There are a number of breeding facility welfare reforms that would result in proper regulation of Ohio’s puppy mill industry and take meaningful steps towards ending the extreme cruelty that is currently the norm at these operations. However, they are not contained in HB 506.HB 506 would not simplify enforcement for the ODA. Rather, it changes the threshold for coverage to any breeder who keeps, houses, and maintains 8 or more breeding dogs that produce at least 5 litters of puppies per year and, in return for a fee or other consideration, sells 30 or more puppies per year – setting forth a more complicated standard that will not ease enforcement issues.

The coverage of the law is not only complicated, but also incomplete, because it applies only to Ohio breeders. This would allow unscrupulous breeders from other states to continue selling to Ohio consumers. A substitute version of HB 506 also creates a loophole that invites failure by providing that unspayed adult female dogs who are used both for breeding and for hunting and field trial activities do not count as a breeding dog when determining if a breeder is a puppy mill.

HB 506 also sets forth inadequate requirements for food and water, specifying that they must only be available in quantities that allow maintenance of “normal body condition.” The result of this language is that food could be provided only once per day, and water could be provided in very small quantities. Inspectors would have no way of knowing when it was last made available, and because H.B. 506’s illogical cage size requirement is based on the weight of the dog, breeders would be incentivized to keep dogs thin so they could keep them in small enclosures.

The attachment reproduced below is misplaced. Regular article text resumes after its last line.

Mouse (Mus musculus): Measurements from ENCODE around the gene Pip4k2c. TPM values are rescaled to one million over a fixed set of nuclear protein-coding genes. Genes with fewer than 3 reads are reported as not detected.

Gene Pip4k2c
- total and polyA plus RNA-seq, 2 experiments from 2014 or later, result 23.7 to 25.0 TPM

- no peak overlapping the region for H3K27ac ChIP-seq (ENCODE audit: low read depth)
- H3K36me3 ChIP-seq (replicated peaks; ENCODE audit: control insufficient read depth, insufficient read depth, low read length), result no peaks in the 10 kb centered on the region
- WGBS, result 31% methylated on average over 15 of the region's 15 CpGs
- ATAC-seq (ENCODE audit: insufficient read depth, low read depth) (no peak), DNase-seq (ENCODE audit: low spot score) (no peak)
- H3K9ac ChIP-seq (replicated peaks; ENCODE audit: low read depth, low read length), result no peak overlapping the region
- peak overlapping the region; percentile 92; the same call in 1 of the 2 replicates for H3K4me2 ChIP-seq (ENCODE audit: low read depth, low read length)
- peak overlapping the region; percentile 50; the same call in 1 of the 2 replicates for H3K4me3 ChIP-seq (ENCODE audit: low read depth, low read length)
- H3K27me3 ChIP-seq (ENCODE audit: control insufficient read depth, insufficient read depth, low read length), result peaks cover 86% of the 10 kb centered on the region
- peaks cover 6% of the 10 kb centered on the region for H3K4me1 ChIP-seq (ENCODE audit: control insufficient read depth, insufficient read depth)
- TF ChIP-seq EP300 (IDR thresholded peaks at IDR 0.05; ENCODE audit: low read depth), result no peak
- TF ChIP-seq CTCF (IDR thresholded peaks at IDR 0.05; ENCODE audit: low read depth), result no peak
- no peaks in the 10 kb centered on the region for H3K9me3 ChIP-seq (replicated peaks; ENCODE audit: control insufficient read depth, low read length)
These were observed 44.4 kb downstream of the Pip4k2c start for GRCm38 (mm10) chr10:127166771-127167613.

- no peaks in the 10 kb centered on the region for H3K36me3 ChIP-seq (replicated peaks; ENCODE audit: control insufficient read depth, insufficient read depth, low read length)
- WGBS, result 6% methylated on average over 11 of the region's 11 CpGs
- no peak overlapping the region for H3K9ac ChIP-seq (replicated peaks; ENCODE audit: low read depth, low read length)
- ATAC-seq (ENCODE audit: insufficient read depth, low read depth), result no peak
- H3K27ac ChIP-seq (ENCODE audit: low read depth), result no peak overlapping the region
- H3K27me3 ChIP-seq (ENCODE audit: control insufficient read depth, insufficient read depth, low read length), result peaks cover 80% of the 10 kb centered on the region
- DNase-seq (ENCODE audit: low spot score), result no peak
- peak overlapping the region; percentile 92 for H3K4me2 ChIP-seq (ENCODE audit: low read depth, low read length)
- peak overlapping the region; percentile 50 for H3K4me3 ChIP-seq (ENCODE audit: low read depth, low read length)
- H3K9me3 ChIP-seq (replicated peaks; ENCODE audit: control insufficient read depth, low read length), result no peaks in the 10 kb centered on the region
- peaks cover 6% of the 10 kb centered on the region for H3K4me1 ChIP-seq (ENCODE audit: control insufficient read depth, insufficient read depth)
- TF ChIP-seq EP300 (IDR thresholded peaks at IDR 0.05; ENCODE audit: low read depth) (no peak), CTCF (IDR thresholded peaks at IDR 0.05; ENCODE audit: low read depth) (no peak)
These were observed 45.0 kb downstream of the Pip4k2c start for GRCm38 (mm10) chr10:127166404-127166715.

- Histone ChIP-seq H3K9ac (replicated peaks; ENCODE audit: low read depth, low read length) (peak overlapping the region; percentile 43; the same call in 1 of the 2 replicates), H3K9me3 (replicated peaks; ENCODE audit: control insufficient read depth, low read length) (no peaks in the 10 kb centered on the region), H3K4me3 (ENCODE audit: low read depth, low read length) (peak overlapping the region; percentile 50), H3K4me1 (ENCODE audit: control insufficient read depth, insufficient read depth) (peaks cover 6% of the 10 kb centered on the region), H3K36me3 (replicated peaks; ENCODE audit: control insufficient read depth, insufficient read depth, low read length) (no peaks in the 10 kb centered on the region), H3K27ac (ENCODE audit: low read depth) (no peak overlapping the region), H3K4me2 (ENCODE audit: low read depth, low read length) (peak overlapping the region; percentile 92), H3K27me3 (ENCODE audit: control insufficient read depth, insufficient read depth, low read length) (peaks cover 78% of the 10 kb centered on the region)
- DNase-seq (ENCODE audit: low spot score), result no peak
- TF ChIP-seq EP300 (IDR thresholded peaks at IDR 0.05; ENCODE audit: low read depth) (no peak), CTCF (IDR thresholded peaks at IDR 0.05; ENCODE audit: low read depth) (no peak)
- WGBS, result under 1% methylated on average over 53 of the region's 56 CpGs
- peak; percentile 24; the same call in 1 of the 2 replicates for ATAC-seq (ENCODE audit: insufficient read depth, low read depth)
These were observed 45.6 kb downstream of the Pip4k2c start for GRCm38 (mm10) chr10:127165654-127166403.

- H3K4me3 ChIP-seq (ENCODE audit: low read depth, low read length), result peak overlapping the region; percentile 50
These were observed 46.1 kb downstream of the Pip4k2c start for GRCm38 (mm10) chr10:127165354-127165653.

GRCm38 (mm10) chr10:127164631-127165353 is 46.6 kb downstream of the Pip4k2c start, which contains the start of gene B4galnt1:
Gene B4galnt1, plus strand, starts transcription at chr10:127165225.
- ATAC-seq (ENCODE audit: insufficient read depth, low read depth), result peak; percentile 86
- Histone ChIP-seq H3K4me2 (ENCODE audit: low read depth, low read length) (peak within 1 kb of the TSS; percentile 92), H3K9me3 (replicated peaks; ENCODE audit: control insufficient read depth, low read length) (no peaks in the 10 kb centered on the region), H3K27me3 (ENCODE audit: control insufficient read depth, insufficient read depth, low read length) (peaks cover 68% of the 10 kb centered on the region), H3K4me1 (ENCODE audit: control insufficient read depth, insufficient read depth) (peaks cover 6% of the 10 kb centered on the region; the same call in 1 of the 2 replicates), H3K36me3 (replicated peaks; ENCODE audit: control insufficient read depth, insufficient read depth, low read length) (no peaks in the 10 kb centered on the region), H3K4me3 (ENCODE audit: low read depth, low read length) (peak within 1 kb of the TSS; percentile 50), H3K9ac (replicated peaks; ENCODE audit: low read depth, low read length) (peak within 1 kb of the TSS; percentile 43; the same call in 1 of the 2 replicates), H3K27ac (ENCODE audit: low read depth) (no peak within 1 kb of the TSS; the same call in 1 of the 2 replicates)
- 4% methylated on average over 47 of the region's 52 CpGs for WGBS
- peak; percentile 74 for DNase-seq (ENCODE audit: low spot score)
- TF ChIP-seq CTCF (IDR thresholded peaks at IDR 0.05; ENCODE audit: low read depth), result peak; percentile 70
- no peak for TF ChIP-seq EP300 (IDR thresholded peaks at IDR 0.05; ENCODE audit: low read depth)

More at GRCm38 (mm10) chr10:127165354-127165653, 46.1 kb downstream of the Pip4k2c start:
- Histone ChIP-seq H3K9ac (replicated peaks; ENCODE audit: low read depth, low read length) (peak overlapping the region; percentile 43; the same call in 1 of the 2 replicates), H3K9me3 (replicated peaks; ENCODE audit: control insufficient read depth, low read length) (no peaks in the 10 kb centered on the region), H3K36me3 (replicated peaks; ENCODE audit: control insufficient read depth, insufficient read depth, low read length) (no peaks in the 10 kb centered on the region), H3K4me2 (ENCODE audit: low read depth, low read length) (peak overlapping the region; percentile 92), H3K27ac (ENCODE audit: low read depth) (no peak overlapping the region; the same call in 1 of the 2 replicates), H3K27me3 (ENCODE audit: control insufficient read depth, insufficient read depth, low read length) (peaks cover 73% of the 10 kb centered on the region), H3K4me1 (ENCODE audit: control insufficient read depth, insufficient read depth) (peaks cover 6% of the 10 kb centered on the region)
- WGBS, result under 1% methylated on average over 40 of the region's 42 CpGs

Furthermore, H.B. 506’s temperature regulations are vague, nearly impossible to enforce, and are largely at the discretion of the breeder.The exercise provision in HB 506, which mandates an opportunity for daily exercise and access to daylight, is too vague to ensure that it benefits the dogs. There is no specificity on how often each day that opportunity needs to exist or what would qualify as an “opportunity.” It is equally unclear what would constitute “outdoor access.” To ensure that breeders adhere to reasonable animal welfare standards, detailed provisions requiring constant outdoor access and freedom of movement are vital.